Martha Graham once said “No artist is pleased. There is no satisfaction whatever at any time. There is only a queer, divine dissatisfaction; a blessed unrest that keeps us marching and makes us more alive than the others.”
I have always believed that to be true. Amongst other things, this quote is saying that we, as artists, maintain a constant struggle within ourselves. Whether it be due to insecurity, or simply a neverending quest for perfection, we want to earn satisfaction from ourselves just as much as we want to satisfy others. This has certainly been the case with the artists I’ve known and grew up with. So it pains me when I see artists discredit and disrespect themselves and their work by gaining recognition using impure methods. In fact, it downright sickens me. This alone is the reason I take issue with what happened throughout the voting of this contest and why I’ve had to do some serious thinking about how to handle it. The following is my conclusion.
The voting system I used for the Good & Evil Cover Art Contest was made by PollDaddy, which is now owned and operated by the same people who make WordPress. Seemingly, this was a very reputable way to go when deciding on software to use for this contest. I set it to send a cookie and capture the IP address of each voter so they could only be allowed to vote once from a single computer. On day 1 or 2 I noticed people were using proxy services to change their IP and vote multiple times. I sent a warning and also added a command to attempt to block access to the site from any proxy services. I didn’t see any more proxy services sending people to the site. Yet, the top two contestants’ votes continued to rise at an alarming rate.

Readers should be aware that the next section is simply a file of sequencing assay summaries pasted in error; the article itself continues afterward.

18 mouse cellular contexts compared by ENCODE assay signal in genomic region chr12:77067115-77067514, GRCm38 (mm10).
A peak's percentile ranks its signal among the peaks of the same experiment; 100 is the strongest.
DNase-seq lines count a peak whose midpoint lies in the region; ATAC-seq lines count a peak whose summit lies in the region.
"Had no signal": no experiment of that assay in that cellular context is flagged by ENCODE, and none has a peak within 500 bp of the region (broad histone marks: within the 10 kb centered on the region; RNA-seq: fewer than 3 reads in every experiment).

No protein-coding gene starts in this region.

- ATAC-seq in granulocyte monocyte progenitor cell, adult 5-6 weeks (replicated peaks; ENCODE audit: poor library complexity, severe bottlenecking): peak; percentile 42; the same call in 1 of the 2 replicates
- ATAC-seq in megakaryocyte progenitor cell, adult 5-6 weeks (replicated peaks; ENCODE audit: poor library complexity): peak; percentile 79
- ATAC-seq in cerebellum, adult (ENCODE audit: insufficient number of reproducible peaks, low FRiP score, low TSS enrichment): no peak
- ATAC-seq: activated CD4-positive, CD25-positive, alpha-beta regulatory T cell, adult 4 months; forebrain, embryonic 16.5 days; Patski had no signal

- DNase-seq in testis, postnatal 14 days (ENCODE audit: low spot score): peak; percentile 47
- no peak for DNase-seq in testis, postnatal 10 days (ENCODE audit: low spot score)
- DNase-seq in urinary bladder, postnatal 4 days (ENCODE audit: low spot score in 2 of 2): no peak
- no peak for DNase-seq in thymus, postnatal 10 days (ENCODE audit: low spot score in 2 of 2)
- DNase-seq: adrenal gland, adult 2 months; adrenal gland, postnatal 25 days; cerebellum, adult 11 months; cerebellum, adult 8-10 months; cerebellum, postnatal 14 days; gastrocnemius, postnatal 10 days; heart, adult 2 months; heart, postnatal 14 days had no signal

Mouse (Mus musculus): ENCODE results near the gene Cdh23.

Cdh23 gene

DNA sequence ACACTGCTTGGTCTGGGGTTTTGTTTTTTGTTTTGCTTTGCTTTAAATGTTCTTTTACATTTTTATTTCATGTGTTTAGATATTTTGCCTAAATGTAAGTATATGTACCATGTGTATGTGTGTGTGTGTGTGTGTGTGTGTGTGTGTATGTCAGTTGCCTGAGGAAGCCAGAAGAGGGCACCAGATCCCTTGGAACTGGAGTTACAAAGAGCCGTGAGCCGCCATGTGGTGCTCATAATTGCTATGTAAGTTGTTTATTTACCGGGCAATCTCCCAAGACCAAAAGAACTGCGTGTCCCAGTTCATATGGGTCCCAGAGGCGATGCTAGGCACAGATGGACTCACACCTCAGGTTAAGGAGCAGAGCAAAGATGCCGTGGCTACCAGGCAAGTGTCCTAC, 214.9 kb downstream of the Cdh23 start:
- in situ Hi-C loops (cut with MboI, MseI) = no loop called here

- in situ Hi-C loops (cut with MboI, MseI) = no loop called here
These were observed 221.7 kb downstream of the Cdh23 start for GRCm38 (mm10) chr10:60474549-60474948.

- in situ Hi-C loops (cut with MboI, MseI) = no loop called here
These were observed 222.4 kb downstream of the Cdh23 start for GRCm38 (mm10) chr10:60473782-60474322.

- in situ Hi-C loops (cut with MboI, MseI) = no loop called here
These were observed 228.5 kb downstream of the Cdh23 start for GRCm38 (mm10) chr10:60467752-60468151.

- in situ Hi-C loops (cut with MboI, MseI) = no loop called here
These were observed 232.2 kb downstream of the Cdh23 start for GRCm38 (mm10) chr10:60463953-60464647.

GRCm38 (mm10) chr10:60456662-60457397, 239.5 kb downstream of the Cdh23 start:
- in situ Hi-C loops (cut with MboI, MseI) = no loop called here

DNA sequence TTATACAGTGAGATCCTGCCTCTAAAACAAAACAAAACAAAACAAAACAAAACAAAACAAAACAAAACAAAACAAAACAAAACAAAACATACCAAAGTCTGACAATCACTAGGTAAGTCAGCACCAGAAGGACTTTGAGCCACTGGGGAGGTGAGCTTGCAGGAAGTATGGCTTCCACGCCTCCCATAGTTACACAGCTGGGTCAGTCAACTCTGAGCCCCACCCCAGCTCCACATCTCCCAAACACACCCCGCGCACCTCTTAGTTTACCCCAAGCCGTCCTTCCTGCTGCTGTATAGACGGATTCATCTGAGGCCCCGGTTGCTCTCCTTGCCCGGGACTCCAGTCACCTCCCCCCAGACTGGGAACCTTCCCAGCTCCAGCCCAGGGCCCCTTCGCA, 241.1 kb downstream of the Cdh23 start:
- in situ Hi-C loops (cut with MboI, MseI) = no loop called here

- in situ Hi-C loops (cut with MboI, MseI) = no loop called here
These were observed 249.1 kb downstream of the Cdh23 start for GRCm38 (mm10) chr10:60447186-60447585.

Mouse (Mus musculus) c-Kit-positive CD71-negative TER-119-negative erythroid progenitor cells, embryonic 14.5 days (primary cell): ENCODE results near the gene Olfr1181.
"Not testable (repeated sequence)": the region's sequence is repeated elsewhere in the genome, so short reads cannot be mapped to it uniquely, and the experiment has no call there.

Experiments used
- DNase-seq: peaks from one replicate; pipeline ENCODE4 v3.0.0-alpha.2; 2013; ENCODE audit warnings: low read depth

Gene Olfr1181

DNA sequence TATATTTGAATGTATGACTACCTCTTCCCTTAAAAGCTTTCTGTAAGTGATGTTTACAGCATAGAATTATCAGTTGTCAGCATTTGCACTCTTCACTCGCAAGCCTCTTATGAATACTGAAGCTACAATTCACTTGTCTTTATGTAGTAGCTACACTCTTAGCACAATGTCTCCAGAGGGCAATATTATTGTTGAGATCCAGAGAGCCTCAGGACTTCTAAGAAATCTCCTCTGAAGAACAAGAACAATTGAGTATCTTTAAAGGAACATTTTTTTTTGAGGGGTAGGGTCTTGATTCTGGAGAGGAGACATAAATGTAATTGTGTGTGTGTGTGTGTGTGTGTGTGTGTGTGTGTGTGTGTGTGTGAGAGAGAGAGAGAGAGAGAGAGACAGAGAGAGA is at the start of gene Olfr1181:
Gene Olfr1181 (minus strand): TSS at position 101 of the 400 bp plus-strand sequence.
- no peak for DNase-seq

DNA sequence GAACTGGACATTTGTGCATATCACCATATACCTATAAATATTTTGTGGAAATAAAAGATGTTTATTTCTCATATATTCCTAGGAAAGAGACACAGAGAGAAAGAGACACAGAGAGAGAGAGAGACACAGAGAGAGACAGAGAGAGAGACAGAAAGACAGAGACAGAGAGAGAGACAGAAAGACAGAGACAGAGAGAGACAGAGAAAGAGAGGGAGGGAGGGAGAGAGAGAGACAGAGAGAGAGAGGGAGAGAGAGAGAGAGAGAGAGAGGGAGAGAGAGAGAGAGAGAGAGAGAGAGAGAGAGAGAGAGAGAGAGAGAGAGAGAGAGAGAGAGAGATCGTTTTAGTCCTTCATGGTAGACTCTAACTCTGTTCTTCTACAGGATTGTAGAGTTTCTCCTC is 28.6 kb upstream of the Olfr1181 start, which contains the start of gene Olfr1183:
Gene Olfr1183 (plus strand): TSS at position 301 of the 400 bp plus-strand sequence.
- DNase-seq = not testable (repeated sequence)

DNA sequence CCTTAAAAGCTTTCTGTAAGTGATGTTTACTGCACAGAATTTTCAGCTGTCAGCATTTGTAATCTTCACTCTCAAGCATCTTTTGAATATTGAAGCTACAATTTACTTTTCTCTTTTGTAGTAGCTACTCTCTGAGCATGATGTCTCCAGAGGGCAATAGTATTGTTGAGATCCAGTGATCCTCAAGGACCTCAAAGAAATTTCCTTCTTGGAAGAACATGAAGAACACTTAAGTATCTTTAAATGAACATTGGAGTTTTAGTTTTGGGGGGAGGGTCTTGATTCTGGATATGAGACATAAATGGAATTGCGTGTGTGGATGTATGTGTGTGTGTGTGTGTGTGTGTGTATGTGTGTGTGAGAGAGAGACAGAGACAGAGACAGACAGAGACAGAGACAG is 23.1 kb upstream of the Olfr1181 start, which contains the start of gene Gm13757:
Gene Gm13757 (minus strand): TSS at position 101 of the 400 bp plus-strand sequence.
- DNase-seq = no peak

Now, I know I, personally, was only allowed to vote one time. But I was told by at least one trusted source that the system never stopped them from voting more than once. And because I never stated in the rules that you can only vote once, it’s reasonable (although unlikely) to assume there were people who were voting multiple times and didn’t know they weren’t supposed to be able to. Meanwhile, there were people the system surely blocked from voting multiple times. So ladies & gentlemen, we are presented with an issue of fairness and the bottom line is: I don’t know who was cheating, who wasn’t, or who was doing it intentionally — or not.
Despite not knowing what else I could have done to make this a more even playing field, I take full responsibility in the fact that it wasn’t.
So I will award the winner as promised — and the other finalists in the contest will all receive a consolation prize of a Tally Hall sticker and a Tally Hall tattoo. And next time HITS holds a contest, you can bet the voting process will certainly be changed.
The winner of the Good & Evil Cover Art Contest is ANTHONY P.!